Of course, matching the material properties to the desired product is essential. Manufacturers of printing resins now offer complete ranges of materials specific to different products, including aligners, wax-ups and denture try-in models; surgical guides, splints and nightguards; bonding and impression trays; and temporary or definitive crowns.
VOCO’s V-Print line, for example, encompasses resins optimized for producing trays, surgical guides, splints, and prosthetic try-ins, as well as casting patterns and different types of models. The qualities of each material reflect the specific needs of the dental office for the items being produced: V-Print tray is printable in greater layer thicknesses for speed, while V-print splint is formulated for high precision, is biocompatible, and has a neutral flavor to promote patient compliance.
V-Print model is deformation- and scratch-resistant and can be precisely ground, while V-Print model fast prints in high layer thicknesses and can withstand the heat of the vacuum molding process used in aligner production. Similarly, the KeyPrint product line from Keystone includes a range of biocompatible and laboratory materials designed for a variety of uses. In addition to resins for creating try-in dentures, orthodontic bonding trays, surgical guides, and gingival masks, KeyPrint comes in three high-accuracy model formulations for restorative and diagnostic, orthodontic, and fast printing applications.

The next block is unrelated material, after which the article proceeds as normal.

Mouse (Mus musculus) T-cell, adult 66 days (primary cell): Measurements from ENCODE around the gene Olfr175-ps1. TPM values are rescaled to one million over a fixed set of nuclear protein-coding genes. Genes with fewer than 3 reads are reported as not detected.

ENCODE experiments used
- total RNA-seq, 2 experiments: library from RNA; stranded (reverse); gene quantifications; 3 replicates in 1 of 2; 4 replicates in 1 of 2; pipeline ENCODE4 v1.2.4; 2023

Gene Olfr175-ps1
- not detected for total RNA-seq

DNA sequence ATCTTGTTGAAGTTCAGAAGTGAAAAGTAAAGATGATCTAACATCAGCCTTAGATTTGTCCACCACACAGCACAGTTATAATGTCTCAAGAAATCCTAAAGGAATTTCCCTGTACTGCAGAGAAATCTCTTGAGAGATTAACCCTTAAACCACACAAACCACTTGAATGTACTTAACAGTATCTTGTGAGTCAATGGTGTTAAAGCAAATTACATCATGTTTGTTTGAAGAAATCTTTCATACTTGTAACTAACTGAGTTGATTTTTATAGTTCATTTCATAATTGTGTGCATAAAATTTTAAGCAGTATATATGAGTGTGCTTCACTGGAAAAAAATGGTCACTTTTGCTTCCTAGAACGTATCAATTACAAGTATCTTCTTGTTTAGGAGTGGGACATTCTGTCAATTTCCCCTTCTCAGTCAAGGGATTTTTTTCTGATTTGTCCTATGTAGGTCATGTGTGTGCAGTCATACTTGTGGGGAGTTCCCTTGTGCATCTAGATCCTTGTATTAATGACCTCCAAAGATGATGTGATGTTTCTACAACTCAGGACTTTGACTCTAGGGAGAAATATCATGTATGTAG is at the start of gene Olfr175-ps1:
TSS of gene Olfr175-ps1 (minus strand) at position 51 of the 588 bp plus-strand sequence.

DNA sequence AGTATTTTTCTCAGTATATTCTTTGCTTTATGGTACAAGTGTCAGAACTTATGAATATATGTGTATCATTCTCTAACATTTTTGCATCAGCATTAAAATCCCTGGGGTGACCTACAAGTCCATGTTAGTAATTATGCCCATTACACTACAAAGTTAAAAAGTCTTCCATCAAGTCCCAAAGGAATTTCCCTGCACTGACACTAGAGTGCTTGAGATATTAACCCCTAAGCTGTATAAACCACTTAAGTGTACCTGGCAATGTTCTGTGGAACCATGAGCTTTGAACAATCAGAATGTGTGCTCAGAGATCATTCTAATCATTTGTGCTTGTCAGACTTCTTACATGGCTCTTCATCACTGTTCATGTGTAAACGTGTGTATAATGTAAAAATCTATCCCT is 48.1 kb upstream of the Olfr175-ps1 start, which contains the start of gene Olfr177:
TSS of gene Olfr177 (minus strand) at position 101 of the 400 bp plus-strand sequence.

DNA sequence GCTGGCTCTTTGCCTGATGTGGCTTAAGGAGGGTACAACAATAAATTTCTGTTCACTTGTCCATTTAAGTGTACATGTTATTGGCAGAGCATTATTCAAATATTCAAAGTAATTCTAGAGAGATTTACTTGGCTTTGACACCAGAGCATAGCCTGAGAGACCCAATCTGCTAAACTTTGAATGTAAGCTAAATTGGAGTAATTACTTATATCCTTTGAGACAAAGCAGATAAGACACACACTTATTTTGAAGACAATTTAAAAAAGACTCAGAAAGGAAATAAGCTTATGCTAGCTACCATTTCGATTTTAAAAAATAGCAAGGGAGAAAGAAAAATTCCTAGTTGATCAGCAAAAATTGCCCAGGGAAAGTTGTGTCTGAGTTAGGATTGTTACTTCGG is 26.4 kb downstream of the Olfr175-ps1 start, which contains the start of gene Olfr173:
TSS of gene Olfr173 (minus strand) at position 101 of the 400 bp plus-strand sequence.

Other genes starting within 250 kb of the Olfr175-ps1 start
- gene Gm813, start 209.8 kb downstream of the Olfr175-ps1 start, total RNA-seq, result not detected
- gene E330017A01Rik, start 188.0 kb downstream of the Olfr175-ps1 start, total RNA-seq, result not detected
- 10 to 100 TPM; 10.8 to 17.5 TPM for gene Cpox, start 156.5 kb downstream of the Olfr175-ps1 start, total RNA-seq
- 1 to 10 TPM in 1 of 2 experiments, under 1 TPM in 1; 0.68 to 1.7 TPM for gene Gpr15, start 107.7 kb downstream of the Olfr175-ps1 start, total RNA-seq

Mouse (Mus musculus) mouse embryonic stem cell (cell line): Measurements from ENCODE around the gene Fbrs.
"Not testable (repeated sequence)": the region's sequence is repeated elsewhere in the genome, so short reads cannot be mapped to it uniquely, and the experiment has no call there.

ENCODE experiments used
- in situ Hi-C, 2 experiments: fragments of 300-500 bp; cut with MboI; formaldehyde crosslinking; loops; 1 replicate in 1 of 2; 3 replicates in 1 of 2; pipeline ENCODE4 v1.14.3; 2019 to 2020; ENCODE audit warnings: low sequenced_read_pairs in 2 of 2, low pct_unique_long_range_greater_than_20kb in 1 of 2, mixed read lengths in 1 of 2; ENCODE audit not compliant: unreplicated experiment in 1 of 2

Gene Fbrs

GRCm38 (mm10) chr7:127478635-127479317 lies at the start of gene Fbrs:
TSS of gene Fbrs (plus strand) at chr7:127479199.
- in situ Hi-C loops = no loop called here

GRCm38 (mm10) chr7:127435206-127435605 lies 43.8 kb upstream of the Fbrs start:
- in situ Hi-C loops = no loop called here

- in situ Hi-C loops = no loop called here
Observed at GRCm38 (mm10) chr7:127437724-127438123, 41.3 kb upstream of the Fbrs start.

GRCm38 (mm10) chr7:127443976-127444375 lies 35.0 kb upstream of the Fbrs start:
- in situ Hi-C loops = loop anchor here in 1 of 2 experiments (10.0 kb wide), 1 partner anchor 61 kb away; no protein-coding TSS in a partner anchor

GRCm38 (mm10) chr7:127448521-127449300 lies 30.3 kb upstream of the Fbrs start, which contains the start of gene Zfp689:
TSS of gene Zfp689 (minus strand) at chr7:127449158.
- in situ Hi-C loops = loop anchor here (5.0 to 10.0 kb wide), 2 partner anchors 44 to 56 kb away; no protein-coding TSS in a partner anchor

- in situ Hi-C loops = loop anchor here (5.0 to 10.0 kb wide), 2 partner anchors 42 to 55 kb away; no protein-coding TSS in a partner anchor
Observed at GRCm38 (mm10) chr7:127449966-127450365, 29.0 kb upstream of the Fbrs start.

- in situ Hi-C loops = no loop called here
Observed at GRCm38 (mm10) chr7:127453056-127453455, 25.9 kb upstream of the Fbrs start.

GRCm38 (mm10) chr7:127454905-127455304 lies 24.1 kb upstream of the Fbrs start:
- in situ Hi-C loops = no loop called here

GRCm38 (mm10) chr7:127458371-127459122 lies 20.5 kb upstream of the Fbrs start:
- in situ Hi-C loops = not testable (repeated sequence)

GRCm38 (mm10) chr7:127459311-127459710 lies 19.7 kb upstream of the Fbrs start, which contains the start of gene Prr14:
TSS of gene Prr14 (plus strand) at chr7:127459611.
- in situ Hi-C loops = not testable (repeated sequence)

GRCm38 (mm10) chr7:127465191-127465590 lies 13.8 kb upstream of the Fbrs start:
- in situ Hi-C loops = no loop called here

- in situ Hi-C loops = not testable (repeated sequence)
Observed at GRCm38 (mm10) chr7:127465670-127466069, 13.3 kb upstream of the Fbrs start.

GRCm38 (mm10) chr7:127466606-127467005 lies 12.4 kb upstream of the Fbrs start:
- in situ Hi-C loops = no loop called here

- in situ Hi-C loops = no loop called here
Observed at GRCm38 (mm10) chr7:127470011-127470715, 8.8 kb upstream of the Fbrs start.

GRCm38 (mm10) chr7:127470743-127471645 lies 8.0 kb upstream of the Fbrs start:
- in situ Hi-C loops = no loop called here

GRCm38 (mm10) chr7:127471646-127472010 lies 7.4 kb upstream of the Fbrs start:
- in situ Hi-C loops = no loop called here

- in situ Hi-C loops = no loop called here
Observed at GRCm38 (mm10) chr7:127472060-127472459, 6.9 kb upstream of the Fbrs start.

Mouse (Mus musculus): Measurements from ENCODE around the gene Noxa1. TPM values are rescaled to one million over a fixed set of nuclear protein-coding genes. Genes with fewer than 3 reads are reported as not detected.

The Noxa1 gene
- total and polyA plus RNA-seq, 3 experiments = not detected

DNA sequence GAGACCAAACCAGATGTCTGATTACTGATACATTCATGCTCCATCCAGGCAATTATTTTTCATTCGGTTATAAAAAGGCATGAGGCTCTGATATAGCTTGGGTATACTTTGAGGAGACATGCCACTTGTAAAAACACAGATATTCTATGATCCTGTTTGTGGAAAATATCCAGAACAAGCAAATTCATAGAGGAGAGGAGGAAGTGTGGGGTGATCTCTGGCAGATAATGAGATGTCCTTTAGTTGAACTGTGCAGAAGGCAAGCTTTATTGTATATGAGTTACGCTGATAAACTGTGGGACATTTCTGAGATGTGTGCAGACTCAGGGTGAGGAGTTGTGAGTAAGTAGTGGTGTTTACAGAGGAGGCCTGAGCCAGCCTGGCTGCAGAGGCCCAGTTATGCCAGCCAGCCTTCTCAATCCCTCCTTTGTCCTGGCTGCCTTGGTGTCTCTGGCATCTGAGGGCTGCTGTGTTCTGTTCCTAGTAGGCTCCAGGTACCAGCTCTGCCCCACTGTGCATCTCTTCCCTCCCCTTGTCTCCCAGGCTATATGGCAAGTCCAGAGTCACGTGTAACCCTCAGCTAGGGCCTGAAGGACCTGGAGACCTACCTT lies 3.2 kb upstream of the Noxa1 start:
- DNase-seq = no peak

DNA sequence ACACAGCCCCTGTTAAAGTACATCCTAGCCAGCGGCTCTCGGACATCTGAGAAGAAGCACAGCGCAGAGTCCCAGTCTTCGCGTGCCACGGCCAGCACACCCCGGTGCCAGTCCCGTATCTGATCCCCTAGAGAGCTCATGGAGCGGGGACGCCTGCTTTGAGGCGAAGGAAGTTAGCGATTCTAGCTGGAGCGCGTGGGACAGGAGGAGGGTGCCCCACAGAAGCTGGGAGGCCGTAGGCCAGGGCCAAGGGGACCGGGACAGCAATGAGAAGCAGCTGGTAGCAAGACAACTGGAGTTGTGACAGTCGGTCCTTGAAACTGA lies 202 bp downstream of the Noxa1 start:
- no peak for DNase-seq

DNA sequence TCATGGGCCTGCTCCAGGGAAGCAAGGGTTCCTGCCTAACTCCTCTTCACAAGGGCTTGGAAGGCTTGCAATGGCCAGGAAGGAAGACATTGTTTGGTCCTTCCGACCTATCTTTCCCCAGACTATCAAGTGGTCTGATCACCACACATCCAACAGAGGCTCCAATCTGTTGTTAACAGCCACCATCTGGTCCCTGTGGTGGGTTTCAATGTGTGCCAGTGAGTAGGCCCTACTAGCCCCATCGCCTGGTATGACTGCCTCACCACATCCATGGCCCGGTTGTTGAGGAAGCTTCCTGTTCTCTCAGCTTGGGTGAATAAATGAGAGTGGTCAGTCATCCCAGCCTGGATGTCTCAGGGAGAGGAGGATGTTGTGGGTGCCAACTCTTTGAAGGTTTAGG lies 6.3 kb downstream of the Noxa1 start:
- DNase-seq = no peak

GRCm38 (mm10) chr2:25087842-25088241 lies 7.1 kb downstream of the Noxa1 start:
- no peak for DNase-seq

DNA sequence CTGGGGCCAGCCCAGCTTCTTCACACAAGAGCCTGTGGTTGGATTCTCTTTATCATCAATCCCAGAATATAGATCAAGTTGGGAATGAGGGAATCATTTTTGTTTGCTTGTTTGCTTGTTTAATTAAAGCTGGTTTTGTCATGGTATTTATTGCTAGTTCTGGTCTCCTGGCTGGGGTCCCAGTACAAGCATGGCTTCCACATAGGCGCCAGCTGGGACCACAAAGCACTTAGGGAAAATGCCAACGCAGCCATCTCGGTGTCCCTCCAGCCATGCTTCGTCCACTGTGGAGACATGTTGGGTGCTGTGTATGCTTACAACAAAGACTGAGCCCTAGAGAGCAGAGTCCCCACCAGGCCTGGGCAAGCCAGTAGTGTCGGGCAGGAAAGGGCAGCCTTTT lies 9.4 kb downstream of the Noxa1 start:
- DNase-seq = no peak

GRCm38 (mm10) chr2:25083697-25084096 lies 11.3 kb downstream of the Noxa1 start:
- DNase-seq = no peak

In addition, Keystone has two splint resin offerings: KeySplint Hard and Soft. The rigidity of KeySplint Hard allows the design of thinner, more complex devices that are ideal in cases requiring tooth immobilization, and it is highly wear- and abrasion-resistant, even in patients with severe bruxism. KeySplint Soft changes flexural modulus at body temperature, making it ideal for more comfortable nightguards that resist becoming brittle with age.
Completing the digital workflow
Milling machines already have brought the production of indirect restorations out of the laboratory and into the dental office, but their use is necessarily limited to rigid, millable materials. The ability of 3D printers to create more adaptable items with less material wastage is filling a gap in the chairside CAD/CAM workflow process. And if they don’t yet respond to voice commands … well, who knows what comes next?
Selected references and further reading:
Birnbaum N, Aaronson HB, Stevens C, et al. 3D digital scanners: A high-tech approach to more accurate dental impressions. Inside Dentistry. 2009;5(4).
Nulty AB. 3D printing part 1: A history and literature review of 3D printing in dentistry. Preprints. 2021:2021050221.
Prasad S, Abdul Kader N, Sujatha G, et al. 3D printing in dentistry. J 3D Printing Med. 2018;2(3):89-91.
This content was originally published here.